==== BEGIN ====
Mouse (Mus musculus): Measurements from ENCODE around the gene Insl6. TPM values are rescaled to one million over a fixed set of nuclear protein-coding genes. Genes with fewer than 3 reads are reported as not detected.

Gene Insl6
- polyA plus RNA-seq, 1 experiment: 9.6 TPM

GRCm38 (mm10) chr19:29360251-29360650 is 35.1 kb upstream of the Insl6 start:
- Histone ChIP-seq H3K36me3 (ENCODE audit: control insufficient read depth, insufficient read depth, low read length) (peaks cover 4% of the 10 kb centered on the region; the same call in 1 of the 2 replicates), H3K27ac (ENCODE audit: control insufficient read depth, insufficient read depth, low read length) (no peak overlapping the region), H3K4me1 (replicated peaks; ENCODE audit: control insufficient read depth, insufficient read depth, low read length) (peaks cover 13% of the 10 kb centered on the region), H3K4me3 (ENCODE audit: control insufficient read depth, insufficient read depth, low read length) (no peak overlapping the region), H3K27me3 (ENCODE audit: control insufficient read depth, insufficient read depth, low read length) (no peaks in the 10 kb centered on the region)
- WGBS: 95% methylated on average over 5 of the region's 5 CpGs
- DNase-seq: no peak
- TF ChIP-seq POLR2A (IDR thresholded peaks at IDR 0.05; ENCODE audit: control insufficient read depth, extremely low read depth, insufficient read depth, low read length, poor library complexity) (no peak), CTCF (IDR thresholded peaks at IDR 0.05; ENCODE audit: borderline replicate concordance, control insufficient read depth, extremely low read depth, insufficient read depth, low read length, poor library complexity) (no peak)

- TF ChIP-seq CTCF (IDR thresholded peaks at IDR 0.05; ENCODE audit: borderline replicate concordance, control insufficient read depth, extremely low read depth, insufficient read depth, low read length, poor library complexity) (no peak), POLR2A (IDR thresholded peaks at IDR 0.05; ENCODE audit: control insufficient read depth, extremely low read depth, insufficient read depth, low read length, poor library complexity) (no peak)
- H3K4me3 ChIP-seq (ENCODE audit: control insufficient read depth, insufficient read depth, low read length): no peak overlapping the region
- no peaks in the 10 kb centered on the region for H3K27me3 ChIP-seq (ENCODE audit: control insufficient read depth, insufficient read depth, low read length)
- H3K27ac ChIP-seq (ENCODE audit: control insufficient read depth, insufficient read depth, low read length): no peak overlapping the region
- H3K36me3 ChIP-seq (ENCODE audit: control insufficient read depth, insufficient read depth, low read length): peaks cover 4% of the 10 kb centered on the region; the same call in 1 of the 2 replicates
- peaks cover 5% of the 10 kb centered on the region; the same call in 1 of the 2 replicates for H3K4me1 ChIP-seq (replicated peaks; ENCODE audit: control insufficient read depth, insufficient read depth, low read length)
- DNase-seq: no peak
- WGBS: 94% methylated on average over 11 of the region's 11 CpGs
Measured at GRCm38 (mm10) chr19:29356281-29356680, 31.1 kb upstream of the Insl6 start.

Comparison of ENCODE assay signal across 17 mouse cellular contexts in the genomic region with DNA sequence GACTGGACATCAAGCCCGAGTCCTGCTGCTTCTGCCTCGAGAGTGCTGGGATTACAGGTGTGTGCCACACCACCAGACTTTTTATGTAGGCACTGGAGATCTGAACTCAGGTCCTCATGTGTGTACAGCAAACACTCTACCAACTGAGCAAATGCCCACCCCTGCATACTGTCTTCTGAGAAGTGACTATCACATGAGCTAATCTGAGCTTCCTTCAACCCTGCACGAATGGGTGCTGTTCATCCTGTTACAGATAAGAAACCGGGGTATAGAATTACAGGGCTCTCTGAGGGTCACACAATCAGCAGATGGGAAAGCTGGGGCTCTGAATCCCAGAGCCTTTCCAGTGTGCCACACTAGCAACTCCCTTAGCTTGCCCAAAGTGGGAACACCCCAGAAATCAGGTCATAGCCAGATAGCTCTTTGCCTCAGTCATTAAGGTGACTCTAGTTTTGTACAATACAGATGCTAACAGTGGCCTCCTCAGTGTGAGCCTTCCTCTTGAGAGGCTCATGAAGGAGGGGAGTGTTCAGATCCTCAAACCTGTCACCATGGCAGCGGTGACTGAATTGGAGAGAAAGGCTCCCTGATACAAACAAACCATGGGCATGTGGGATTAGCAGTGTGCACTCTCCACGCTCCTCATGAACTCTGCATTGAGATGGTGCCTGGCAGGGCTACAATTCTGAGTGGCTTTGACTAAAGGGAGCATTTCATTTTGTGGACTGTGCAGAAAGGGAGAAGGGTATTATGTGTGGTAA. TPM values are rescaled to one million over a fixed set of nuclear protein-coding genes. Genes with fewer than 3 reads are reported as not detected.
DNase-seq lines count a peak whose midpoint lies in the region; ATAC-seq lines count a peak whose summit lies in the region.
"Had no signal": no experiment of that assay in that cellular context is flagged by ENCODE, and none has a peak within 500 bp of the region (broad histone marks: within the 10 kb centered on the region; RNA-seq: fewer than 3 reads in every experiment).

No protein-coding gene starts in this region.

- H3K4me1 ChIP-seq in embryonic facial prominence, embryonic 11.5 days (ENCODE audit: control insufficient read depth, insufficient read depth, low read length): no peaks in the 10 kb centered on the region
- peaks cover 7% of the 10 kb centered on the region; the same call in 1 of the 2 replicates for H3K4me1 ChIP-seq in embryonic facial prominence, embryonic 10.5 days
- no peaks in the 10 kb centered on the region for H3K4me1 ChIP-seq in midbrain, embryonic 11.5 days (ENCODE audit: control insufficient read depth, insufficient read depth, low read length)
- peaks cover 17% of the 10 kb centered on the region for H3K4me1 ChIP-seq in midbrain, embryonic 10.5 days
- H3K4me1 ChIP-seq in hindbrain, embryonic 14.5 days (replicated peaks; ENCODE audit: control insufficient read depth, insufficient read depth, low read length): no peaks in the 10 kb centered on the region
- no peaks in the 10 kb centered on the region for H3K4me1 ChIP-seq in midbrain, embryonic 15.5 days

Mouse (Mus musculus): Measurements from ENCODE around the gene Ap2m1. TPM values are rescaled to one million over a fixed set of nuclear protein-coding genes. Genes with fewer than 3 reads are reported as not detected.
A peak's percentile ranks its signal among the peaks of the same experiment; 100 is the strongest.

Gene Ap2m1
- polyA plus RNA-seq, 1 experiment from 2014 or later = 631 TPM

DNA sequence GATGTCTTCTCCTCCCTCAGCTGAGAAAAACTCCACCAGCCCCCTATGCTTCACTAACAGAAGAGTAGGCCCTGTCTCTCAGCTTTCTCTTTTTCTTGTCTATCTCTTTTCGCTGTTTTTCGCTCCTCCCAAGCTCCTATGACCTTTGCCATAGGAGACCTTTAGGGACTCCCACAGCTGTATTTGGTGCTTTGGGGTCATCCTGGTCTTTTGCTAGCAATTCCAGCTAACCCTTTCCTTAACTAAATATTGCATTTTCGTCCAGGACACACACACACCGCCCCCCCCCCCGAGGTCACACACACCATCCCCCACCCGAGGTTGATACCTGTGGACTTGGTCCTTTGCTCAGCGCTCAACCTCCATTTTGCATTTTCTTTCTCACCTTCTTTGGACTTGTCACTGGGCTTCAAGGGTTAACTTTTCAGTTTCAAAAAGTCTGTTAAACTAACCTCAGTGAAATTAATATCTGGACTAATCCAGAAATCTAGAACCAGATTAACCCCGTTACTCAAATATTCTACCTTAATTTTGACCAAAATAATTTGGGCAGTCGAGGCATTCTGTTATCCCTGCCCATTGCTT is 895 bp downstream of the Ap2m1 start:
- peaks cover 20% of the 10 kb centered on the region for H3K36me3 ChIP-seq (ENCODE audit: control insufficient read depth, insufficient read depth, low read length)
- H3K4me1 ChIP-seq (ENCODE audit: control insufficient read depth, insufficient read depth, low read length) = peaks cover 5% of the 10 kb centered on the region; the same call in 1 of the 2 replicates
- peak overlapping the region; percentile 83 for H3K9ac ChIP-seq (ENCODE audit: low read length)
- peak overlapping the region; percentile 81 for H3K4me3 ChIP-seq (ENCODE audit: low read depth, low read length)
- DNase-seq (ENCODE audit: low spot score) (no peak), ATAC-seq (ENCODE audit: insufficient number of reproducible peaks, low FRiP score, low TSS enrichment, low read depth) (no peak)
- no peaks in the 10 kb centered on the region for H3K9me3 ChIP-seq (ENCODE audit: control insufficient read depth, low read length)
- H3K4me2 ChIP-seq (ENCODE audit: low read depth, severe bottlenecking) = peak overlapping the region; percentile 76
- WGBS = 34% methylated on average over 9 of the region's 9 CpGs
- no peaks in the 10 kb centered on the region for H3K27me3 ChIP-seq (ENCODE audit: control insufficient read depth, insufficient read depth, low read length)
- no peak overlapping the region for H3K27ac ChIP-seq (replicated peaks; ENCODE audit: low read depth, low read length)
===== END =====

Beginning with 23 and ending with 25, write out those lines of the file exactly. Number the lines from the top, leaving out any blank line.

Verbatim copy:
- peaks cover 7% of the 10 kb centered on the region; the same call in 1 of the 2 replicates for H3K4me1 ChIP-seq in embryonic facial prominence, embryonic 10.5 days
- no peaks in the 10 kb centered on the region for H3K4me1 ChIP-seq in midbrain, embryonic 11.5 days (ENCODE audit: control insufficient read depth, insufficient read depth, low read length)
- peaks cover 17% of the 10 kb centered on the region for H3K4me1 ChIP-seq in midbrain, embryonic 10.5 days